The reason drum companies often market certain heads as being for snares or toms is because most drummers will be looking for a brighter, snappier sound from their snare than they want from their toms. A lot of this difference in sound comes from the construction of the shells, but the heads marketed for snares will tend to be brighter, with a snappier attack, while those marketed for toms will be warmer with more sustain. If you have a tom that sounds too dark or muddled, using a head sold for snares can help to add more clarity; conversely, a head that’s marketed for toms could be just what you need on your snare if you’re looking for more tonal depth.
Drum Head Coatings and Plies
There are three main factors at play when it comes to the sound a given drum head produces: The number of plies, the thickness of the plies, and the kind of (or absence of) coating. Single-ply heads tend to be the brightest and least durable, and while they can be ideal for lighter playing styles, like jazz and soft rock, they can’t achieve the power and volume most rock drummers are looking for. A two-ply head will give you a more defined attack and a more controlled sound overall than a single-ply version.
The overall thickness of the head is going to have the greatest impact on the ultimate tone. Each ply of a drum head can come in a width anywhere from 7 mils to 12 mils. The standard two-ply head is constructed of two layers of 7 mil film, though some models will use different thicknesses in the two plies to achieve a more nuanced tone. The thinner the head, the more overtones it will produce when struck, and higher the produced pitch will sound. Some drum heads (like the Remo Controlled Sound [see full specs] above) use a single ply for the overall construction with an extra layer of film in the center. This can give you more variety in your sound across the drum head, and will have a similar durability to a two-ply head.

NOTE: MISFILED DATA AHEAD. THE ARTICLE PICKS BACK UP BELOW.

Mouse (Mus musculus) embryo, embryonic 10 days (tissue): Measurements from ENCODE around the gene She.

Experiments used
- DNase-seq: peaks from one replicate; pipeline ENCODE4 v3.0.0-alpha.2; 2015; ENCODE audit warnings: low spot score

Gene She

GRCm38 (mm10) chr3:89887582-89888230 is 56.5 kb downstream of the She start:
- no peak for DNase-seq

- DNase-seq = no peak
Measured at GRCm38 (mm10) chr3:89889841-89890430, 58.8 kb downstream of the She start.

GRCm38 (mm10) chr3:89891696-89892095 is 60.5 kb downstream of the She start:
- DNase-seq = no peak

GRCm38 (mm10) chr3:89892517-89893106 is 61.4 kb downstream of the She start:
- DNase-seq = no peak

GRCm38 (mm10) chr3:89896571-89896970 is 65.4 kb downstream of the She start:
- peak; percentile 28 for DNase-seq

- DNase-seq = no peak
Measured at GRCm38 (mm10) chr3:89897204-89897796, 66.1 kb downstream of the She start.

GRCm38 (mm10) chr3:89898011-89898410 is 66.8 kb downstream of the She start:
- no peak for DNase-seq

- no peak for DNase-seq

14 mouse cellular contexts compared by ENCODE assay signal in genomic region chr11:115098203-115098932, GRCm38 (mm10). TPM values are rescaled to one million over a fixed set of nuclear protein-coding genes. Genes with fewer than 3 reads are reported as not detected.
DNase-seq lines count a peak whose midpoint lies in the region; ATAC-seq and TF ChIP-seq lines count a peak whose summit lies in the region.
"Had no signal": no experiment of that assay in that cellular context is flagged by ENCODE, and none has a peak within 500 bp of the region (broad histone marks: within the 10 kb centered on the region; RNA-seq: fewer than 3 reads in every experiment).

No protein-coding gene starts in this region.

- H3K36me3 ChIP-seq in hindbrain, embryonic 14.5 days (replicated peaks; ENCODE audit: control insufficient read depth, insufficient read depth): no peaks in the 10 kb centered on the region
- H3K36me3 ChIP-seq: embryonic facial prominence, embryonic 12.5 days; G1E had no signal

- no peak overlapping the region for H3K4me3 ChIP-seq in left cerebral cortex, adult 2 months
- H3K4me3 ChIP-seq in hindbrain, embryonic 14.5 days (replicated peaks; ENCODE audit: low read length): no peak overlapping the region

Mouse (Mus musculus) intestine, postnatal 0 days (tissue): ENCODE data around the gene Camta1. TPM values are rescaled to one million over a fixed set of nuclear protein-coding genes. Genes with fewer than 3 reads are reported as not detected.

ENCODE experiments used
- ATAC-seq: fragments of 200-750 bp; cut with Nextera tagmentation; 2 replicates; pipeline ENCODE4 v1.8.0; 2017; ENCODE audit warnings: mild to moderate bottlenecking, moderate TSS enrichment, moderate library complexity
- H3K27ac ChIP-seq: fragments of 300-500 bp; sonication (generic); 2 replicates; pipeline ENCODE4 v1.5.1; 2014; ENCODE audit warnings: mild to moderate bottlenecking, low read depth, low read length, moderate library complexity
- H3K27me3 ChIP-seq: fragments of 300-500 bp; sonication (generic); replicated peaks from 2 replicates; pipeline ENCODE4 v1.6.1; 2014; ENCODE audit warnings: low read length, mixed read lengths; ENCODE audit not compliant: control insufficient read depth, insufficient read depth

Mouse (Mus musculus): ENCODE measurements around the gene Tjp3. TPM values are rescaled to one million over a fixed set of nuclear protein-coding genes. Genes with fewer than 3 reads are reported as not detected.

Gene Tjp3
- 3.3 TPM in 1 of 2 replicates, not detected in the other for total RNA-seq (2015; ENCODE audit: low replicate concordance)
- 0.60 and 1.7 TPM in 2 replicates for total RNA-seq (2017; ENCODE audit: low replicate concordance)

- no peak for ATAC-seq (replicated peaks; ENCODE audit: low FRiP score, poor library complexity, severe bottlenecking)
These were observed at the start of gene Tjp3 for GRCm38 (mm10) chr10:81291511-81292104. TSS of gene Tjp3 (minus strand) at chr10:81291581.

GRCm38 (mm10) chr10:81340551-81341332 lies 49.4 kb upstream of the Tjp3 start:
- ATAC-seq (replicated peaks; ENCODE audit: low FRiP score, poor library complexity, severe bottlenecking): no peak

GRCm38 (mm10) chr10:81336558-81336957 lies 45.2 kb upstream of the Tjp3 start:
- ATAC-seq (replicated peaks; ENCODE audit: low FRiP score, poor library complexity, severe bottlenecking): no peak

The final factor in play is the coating. The added weight of the coating on the head serves to dampen some of the overtones and warm up the overall sound, and can also make the head more durable. Frosted coatings, like the one used on the Evans Onyx (see full specs), bring out more of the low-end tones and give extra power to the front edge of the note. Heads sold for toms are often coated because of this dampening and darkening effect.
Whichever product you choose, though, we’re use any of the above will qualify for the best drum heads for rock. Good luck!
Micah Johnson started playing music in high school, when he taught himself the bass to join his friend’s band. He added guitar and drums during his twenties playing in local clubs, and along the way, he picked up unique, hands-on experience from hand drums to studio mixers. On Song Simian, he aims to share this knowledge from 20+ years playing and recording music. When not in gearhead mode, he enjoys photography and travel. Email him